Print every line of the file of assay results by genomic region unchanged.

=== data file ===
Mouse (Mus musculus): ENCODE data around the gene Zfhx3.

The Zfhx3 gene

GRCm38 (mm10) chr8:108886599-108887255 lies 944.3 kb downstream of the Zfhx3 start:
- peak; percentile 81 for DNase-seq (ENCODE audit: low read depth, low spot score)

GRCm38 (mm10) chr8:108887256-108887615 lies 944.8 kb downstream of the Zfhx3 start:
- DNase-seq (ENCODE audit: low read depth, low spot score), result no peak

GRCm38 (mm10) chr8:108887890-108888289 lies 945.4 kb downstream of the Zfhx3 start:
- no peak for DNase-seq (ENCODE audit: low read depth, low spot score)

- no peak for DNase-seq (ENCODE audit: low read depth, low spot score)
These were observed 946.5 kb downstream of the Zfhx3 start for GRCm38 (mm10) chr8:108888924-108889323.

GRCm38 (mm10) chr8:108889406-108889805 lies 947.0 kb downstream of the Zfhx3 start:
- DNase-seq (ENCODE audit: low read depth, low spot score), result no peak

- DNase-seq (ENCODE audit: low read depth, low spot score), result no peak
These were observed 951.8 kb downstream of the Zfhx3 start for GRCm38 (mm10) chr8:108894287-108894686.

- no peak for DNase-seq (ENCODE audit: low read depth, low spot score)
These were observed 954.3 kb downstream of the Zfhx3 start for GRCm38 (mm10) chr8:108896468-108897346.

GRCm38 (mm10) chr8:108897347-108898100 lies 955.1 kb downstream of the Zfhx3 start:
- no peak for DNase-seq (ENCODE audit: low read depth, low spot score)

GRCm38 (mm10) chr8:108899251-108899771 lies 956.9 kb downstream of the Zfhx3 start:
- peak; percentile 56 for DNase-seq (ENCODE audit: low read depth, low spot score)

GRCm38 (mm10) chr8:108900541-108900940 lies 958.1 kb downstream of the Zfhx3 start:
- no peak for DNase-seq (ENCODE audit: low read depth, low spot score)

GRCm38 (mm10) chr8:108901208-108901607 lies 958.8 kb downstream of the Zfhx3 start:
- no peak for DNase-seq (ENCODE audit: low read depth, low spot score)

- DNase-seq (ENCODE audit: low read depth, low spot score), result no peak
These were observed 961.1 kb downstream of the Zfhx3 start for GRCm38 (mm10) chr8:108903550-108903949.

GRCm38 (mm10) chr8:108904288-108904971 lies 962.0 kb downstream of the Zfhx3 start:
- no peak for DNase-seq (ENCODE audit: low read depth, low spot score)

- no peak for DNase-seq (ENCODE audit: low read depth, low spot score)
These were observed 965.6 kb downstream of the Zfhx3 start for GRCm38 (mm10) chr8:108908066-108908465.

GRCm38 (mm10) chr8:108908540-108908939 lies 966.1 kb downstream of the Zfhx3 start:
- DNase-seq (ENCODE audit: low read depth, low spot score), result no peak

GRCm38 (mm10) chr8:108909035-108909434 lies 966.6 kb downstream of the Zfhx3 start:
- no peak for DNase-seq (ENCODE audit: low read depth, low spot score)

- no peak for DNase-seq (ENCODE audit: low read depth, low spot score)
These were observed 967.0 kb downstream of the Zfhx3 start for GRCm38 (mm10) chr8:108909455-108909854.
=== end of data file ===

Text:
Mouse (Mus musculus): ENCODE data around the gene Zfhx3.

The Zfhx3 gene

GRCm38 (mm10) chr8:108886599-108887255 lies 944.3 kb downstream of the Zfhx3 start:
- peak; percentile 81 for DNase-seq (ENCODE audit: low read depth, low spot score)

GRCm38 (mm10) chr8:108887256-108887615 lies 944.8 kb downstream of the Zfhx3 start:
- DNase-seq (ENCODE audit: low read depth, low spot score), result no peak

GRCm38 (mm10) chr8:108887890-108888289 lies 945.4 kb downstream of the Zfhx3 start:
- no peak for DNase-seq (ENCODE audit: low read depth, low spot score)

- no peak for DNase-seq (ENCODE audit: low read depth, low spot score)
These were observed 946.5 kb downstream of the Zfhx3 start for GRCm38 (mm10) chr8:108888924-108889323.

GRCm38 (mm10) chr8:108889406-108889805 lies 947.0 kb downstream of the Zfhx3 start:
- DNase-seq (ENCODE audit: low read depth, low spot score), result no peak

- DNase-seq (ENCODE audit: low read depth, low spot score), result no peak
These were observed 951.8 kb downstream of the Zfhx3 start for GRCm38 (mm10) chr8:108894287-108894686.

- no peak for DNase-seq (ENCODE audit: low read depth, low spot score)
These were observed 954.3 kb downstream of the Zfhx3 start for GRCm38 (mm10) chr8:108896468-108897346.

GRCm38 (mm10) chr8:108897347-108898100 lies 955.1 kb downstream of the Zfhx3 start:
- no peak for DNase-seq (ENCODE audit: low read depth, low spot score)

GRCm38 (mm10) chr8:108899251-108899771 lies 956.9 kb downstream of the Zfhx3 start:
- peak; percentile 56 for DNase-seq (ENCODE audit: low read depth, low spot score)

GRCm38 (mm10) chr8:108900541-108900940 lies 958.1 kb downstream of the Zfhx3 start:
- no peak for DNase-seq (ENCODE audit: low read depth, low spot score)

GRCm38 (mm10) chr8:108901208-108901607 lies 958.8 kb downstream of the Zfhx3 start:
- no peak for DNase-seq (ENCODE audit: low read depth, low spot score)

- DNase-seq (ENCODE audit: low read depth, low spot score), result no peak
These were observed 961.1 kb downstream of the Zfhx3 start for GRCm38 (mm10) chr8:108903550-108903949.

GRCm38 (mm10) chr8:108904288-108904971 lies 962.0 kb downstream of the Zfhx3 start:
- no peak for DNase-seq (ENCODE audit: low read depth, low spot score)

- no peak for DNase-seq (ENCODE audit: low read depth, low spot score)
These were observed 965.6 kb downstream of the Zfhx3 start for GRCm38 (mm10) chr8:108908066-108908465.

GRCm38 (mm10) chr8:108908540-108908939 lies 966.1 kb downstream of the Zfhx3 start:
- DNase-seq (ENCODE audit: low read depth, low spot score), result no peak

GRCm38 (mm10) chr8:108909035-108909434 lies 966.6 kb downstream of the Zfhx3 start:
- no peak for DNase-seq (ENCODE audit: low read depth, low spot score)

- no peak for DNase-seq (ENCODE audit: low read depth, low spot score)
These were observed 967.0 kb downstream of the Zfhx3 start for GRCm38 (mm10) chr8:108909455-108909854.